The hologram yields a new way of looking at consciousness that is very different from the behaviorist and phenomenologist approaches. The behaviorist looks for cause and effect; the phenomenologist, for reasons and intentions. In holography, however, one looks for the transformations involved in moving from one domain to another....Decisions fall out as the holographic correlations are formed. One doesn't have to think things through one-two-three-four-a step at a time. One takes the whole constellation of a situation, correlates it, and out of that correlation emerges the correct response. And one can execute numerous correlations simultaneously. (p. 80)
Part of the attempt to build intelligent computers has involved programming them to create stories. The task, it turns out, is far more difficult than had originally been thought. Human beings store a large amount of information in story format, as what researchers call schemas. This information is not verbal, but situational. Researchers such as Schank found that computerized story generators had to be designed to deal with the kinds of knowledge people have about, for example, what one does in a restaurant, before they could program a computer to generate a story about a restaurant scene. Schank's conclusion that "human memory is story-based" is a profoundly startling one for a society that tends to think that the answer to every problem is more data.
Stories, then, according to the research in artificial intelligence are fundamental to how people learn and organize what they know. This relationship between stories and learning is not widely recognized, but one, I believe, which makes the use of oral histories in our nations classrooms a critically important issue.
At the same time that those in artificial intelligence were trying to create a computer which could generate stories, psychologists were discovering how important folk tales are to human development. Bruno Bettelheim notes in The Use of Enchantment that certain fairy tale themes exist in almost all cultures. These fairy tales serve a very important sociological purpose. The themes deal with the major fears of childhood such as the loss of a mother or father or separation anxiety and confront children squarely with these basic human predicaments.
In fairy tales, evil is as omnipresent as virtue, as in life, and the duality of this situation requires struggle to solve. Betelheim notes that all real fairy tales show good triumphing over evil. (pp. 6-9) The recounting of these stories to children, indeed, the love of children for these stories, indicates that these stories address fears of children that they cannot articulate, and therefore are very important to children's development. Fairy tales represent:
...in imaginative form what the process of healthy human development consists of, and how the tales make such development attractive for the child to engage in. This growth process begins with the resistance against the parents and fear of growing up, and ends when youth has truly found itself, achieved psychological independence and moral maturity, and no longer views the other sex as threatening or demonic, but is able to relate positively to it. (p. 12)
Bettelheim notes these types of stories are particularly important in our society today:
...children no longer grow up within the security of an extended family, or of a well-integrated community. Therefore, even more than at the times fairy tales were invented, it is important to provide the modern child with images of heroes who have to go out into the world and by themselves and who, although originally ignorant of the ultimate things, find secure places in the world by following their right way with deep inner confidence. (p. 11)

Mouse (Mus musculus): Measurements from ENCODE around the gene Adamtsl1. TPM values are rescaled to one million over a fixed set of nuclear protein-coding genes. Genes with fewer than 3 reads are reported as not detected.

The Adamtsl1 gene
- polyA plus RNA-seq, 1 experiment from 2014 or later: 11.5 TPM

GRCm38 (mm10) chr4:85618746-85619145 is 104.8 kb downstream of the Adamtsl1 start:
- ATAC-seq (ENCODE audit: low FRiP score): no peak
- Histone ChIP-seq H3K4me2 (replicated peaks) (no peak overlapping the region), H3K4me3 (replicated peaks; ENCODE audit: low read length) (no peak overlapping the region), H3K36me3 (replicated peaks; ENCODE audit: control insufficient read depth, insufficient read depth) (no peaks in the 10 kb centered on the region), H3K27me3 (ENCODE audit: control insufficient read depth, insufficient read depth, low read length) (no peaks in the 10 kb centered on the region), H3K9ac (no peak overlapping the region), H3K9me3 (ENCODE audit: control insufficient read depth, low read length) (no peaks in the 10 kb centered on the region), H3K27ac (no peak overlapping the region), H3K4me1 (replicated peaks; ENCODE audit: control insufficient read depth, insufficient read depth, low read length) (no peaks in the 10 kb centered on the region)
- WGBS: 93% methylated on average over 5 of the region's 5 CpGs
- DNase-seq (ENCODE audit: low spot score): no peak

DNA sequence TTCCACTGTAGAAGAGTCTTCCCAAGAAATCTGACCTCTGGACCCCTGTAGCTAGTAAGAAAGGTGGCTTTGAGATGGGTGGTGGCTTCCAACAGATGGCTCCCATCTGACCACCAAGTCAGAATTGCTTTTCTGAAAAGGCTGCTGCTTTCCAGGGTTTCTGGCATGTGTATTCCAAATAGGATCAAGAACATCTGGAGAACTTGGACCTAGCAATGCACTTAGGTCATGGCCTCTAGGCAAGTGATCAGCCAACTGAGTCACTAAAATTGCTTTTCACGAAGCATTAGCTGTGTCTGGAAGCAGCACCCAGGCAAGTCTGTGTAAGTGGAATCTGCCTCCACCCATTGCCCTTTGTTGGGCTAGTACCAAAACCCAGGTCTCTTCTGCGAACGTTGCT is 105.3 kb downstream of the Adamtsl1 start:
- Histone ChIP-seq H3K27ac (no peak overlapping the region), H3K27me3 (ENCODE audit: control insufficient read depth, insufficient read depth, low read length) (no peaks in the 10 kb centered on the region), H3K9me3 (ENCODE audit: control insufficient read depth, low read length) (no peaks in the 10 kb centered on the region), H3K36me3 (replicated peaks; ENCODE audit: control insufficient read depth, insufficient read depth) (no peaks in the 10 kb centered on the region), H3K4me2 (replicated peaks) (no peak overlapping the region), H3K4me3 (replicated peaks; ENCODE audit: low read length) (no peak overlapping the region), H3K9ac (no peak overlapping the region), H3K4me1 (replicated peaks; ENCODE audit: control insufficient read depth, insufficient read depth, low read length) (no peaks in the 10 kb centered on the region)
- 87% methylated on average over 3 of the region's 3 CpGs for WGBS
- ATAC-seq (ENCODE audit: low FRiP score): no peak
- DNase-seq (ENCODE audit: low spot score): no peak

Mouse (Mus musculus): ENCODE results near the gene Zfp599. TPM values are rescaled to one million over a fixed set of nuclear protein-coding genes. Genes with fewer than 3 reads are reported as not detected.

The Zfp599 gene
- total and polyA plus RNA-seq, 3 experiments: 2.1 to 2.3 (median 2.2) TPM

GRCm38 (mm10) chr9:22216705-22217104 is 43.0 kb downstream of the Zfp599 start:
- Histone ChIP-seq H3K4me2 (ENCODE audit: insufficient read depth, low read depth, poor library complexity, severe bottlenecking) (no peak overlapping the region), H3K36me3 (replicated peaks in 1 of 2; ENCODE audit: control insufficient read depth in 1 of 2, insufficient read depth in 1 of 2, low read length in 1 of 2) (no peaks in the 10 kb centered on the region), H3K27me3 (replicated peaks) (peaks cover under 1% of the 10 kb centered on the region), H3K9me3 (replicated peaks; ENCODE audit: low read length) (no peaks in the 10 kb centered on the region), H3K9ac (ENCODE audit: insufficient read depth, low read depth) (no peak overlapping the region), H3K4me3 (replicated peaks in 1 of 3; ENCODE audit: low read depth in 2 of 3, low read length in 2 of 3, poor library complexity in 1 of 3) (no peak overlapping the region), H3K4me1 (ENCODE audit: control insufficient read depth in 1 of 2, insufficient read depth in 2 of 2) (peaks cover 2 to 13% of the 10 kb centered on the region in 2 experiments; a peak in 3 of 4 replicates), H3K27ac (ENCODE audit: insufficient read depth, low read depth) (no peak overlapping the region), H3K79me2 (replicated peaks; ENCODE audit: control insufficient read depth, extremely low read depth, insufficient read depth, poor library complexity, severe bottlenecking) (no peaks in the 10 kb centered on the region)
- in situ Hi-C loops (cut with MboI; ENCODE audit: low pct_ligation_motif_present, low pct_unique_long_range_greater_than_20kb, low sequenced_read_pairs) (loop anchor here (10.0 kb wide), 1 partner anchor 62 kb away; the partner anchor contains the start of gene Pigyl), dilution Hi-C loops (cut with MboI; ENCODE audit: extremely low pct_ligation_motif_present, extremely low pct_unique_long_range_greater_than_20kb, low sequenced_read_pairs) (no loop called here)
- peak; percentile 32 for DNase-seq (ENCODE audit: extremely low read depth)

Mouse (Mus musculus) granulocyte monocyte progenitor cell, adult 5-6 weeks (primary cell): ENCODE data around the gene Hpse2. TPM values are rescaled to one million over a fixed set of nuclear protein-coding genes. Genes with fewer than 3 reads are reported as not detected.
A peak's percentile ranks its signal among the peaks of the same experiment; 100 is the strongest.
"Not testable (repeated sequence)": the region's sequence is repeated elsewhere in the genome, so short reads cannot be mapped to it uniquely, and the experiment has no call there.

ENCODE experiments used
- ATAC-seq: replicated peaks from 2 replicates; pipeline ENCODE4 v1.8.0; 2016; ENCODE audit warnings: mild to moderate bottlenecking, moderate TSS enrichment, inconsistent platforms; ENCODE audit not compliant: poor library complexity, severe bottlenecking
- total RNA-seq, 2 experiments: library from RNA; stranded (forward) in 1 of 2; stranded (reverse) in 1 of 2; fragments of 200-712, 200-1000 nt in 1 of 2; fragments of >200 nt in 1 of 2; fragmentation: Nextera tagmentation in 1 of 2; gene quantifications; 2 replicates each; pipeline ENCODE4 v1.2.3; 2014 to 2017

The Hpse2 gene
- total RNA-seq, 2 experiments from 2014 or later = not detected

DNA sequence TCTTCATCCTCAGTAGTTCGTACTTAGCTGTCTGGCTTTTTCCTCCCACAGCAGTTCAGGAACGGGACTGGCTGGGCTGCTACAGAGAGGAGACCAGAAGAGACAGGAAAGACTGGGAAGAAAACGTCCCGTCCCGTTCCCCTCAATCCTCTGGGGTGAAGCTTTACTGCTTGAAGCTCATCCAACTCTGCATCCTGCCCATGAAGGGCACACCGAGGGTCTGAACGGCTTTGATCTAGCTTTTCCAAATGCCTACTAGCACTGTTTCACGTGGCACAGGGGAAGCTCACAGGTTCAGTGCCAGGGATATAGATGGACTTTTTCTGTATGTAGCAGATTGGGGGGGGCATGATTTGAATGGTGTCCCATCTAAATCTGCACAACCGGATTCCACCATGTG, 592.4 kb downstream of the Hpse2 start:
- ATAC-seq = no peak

Clarissa Pinkola Estes in Women Who Run With the Wolves develops this same theme from the perspective of women, particularly women who are prodded by society to violate their inner selves and serve some other master:
Stories set the inner life in motion, and this is particularly important where the inner life is frightened, wedged, or cornered. Story greases the hoists and pulleys, it causes adrenaline to surge, shows us the way out, down, or up, and for our trouble, cuts for us fine wide doors in previously blank walls, openings that lead to the dreamland, that lead to love and learning, that lead us back to our own real lives as knowing wildish women. (p. 20)
Current psychological thinking gives us important reasons to look as the importance of storytelling in terms of oral histories:
The human brain has many remarkable skills, but one of its most outstanding is its pattern recognition facility. Filed away in memory, stories provide patterns students can use for comparison with their own experience, even when they are not consciously aware of noting similarities. With the introduction of television, the visual element of stories became more important than the story itself. It was erroneously thought that what gripped peoples attention was not the story, but the novelty.
The concurrent rise of advertising, bent on convincing us all that we cannot live without whatever we are being prompted to buy, largely by visual means and exaggeration of language, greatly distorts the link between words and reality. The focus becomes portrayal of what is most noticeable or most shocking, not the substance of what is said. In the rush to provide a more shocking story, the media rarely deals with substance at all, only show.
The first generation to be raised on show rather than substance, the first generation to be raised without much exposure to the stories that carry the common themes that have shaped us as human beings is now in early adulthood, raising their own children. The results are scary. Students are unable to concentrate for any length of time. Some are disruptive in the classroom. Many are on ritalin. Some are outright violent. We as a society need to look at what has brought about these changes. And a small part of our understanding the changes society is undergoing today may well be traceable to our genuine lack of understanding of the part storytelling plays in the fabric of our culture.
The research seems to indicate that we organize knowledge by storytelling, but our society no longer values storytelling. Yet storytelling still holds a certain appeal to school children. If what researchers say about storytelling is true, the use of oral histories in the classroom becomes a very important tool in student growth. Indeed, the very lack of these stories in our school systems could be viewed as nothing less than deprivation.
The links below provide details of the project, plus sample materials.
Similar and Related Work
Methodology and Presentation